11. Yangshuo

A world away from Chinaís built-up cities, Yangshuo is a village flanked by exquisite countryside and jutting karst pyramids carved into the elements by the lapping green waters of the Li River. It can get busy during peak season, but there really arenít enough superlatives to describe the surrounding scenes of water buffalo grazing and local farmers working their fields wearing conical hats.
Yangtze river

12. Yangtze river

The aquatic equivalent of Chinaís Great Wall, the Yangtze is a twisting, turning hotbed of scenery and culture that stretches from remote mountain plains through canyon gorges and into fertile regions where other lakes connect. Itís most hair-raising stretch, the Three Gorges, was once unnavigable. Now though, thanks to a dam, it is a beautiful lake for ferrying and cruises.
Travel Team
If you'd like to chat about China or need help finding a vacation to suit you we're very happy to help.

China itineraries

For families:
Beijing > Great Wall: Jinshanling > (sleeper train) Luoyan > (bullet train) Xi’an > Yangshuo > Hong Kong

Great Wall walking:

Beijing > Mutian Yu > Jiankou > Gubeikou > Jinshanling > Taipingzhai > Huangyaguan > Beijing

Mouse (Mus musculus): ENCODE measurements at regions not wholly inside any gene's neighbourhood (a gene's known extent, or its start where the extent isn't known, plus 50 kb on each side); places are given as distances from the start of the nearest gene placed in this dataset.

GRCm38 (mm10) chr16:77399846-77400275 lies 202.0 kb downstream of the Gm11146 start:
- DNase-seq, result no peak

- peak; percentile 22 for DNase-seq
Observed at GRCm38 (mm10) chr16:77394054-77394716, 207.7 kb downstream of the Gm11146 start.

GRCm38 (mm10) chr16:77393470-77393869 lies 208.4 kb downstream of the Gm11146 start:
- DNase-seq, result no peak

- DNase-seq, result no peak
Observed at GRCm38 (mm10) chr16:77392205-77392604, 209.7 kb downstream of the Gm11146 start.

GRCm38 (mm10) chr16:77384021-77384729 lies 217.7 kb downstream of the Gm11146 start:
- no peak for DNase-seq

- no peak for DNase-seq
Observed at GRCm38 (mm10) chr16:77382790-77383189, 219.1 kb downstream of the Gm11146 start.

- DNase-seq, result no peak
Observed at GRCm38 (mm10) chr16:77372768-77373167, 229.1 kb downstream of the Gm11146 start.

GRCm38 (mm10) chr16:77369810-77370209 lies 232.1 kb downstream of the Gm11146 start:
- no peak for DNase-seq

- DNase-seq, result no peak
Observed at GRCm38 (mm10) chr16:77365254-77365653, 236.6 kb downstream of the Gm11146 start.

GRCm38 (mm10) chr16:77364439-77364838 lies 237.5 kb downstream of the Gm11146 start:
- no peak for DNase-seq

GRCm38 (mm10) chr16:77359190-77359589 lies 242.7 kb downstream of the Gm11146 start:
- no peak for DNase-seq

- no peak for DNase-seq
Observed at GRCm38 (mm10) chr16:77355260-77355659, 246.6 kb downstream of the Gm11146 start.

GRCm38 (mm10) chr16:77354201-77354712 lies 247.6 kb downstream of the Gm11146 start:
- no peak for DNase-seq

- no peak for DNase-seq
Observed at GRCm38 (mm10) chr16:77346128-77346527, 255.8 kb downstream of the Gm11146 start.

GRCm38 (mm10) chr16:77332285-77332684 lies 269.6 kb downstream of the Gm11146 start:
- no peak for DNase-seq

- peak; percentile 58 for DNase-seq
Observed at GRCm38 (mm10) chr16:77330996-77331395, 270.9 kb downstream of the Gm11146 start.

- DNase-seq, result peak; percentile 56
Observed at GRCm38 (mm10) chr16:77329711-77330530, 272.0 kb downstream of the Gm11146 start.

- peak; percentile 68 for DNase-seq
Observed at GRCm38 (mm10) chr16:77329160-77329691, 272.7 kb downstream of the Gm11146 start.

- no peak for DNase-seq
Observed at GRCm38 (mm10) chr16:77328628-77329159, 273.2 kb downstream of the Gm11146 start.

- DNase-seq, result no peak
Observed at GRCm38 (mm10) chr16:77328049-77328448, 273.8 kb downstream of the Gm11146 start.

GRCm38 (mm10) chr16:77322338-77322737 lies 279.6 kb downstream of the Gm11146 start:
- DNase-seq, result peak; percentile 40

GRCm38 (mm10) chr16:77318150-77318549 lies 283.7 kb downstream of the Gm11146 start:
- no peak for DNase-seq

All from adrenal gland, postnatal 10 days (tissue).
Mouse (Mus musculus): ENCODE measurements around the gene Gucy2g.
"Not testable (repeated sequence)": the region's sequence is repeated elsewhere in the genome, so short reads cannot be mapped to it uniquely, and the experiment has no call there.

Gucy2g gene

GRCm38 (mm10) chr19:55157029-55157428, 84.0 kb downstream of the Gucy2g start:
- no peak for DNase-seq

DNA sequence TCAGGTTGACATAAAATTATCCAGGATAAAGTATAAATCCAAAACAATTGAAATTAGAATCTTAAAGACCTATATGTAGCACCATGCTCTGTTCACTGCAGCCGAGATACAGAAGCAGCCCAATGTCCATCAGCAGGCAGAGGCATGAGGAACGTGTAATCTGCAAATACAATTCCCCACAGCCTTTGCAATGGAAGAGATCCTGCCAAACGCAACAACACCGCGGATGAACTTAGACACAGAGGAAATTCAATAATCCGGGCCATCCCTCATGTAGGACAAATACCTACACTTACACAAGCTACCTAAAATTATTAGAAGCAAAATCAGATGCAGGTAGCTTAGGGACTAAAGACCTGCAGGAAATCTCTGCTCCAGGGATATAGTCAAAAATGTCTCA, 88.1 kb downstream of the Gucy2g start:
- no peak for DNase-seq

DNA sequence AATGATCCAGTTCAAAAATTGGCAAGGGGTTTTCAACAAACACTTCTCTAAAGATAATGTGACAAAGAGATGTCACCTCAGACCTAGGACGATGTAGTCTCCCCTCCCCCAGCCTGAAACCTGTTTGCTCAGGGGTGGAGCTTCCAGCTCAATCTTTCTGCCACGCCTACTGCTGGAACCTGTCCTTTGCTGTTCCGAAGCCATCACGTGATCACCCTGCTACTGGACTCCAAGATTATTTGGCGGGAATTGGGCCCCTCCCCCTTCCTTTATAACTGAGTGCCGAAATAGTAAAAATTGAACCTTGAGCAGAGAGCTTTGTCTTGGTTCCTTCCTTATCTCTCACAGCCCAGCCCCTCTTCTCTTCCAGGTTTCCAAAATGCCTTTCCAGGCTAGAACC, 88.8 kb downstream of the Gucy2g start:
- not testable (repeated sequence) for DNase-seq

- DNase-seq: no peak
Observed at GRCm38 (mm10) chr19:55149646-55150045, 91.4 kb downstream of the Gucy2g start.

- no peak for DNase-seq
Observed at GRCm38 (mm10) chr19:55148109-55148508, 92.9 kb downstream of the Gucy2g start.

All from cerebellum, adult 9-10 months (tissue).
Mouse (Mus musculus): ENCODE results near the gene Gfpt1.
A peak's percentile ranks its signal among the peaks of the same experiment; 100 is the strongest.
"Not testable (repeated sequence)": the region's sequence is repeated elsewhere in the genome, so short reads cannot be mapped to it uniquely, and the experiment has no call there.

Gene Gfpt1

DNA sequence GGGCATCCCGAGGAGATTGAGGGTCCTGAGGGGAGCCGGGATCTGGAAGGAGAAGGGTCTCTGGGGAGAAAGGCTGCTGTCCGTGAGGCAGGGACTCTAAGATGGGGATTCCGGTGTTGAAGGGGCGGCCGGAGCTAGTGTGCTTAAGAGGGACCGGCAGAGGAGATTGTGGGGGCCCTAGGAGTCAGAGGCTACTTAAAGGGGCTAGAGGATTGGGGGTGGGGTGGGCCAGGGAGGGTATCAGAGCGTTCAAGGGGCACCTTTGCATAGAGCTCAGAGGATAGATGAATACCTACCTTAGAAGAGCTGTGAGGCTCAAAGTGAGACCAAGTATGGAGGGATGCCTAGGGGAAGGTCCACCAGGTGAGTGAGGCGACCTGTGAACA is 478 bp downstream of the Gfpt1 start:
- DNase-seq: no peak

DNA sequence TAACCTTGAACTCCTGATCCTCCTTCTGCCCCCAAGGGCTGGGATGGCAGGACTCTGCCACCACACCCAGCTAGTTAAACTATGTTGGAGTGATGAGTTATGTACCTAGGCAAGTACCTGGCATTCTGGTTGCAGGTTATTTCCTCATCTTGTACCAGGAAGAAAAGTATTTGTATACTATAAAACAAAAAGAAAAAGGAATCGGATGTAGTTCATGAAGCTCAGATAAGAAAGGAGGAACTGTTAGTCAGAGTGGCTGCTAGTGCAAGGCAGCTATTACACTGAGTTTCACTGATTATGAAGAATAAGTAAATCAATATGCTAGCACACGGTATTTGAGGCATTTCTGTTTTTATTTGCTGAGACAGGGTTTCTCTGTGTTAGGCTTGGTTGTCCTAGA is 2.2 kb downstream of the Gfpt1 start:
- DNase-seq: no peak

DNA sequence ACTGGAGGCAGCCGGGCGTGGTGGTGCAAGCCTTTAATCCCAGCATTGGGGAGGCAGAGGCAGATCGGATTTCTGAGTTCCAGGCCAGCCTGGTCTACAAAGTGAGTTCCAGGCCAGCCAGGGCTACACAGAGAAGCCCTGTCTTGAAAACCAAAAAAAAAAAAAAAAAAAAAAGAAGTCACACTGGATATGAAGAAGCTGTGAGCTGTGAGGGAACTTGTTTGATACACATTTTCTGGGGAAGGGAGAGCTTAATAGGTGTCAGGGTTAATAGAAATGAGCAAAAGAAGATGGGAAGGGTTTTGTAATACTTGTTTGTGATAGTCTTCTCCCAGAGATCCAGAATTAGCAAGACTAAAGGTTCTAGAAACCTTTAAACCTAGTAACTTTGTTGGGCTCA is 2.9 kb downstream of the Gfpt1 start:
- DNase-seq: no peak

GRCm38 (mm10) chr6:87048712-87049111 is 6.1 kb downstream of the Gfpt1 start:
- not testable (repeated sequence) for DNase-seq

Photography tour:
Guilin > Longji > Sang Jiang > Yangshuo > Putao village > Huang Yao > Yangshuo > Xing Ping > Guilin

Travel times in China

The following times give you a rough idea of the travel times between the main attractions in China

    Beijing – Xi’an: 5hrs 45 (high-speed train) Beijing – Hong Kong: 23hrs 45 (sleeper train Beijing – Chengdu: 4hrs 25 (flight) Beijing – Gubeikou: 1hr 30 (by road) Gubeikou – Jinshanling: 15mins (by road) Jinshanling – Beijing: 1hr 30 (by road) Beijing – Yangshuo: 13hrs (by road, train)
Written by Polly Humphris
Photo credits: [Page banner: Emile Guillemot] [Beijing: JuniperPhoton] [Chengdu: ORIENTO] [Giant Panda Research Centre: Yu Wang] [Great Wall of China : Usukhbayar Gankhuyag] [Hong Kong: Simon Zhu] [Longji rice terraces: Chopsticks on the Loose] [Dong villages : Rutger van der Maar] [Terracotta Army: Aaron Greenwood] [Shanghai: Henry Chen] [Xiían: Kunal Kalra] [Yangshuo: Zhimai Zhang] [Yangtze river: Shane Young] [Travel times: Dong Xie]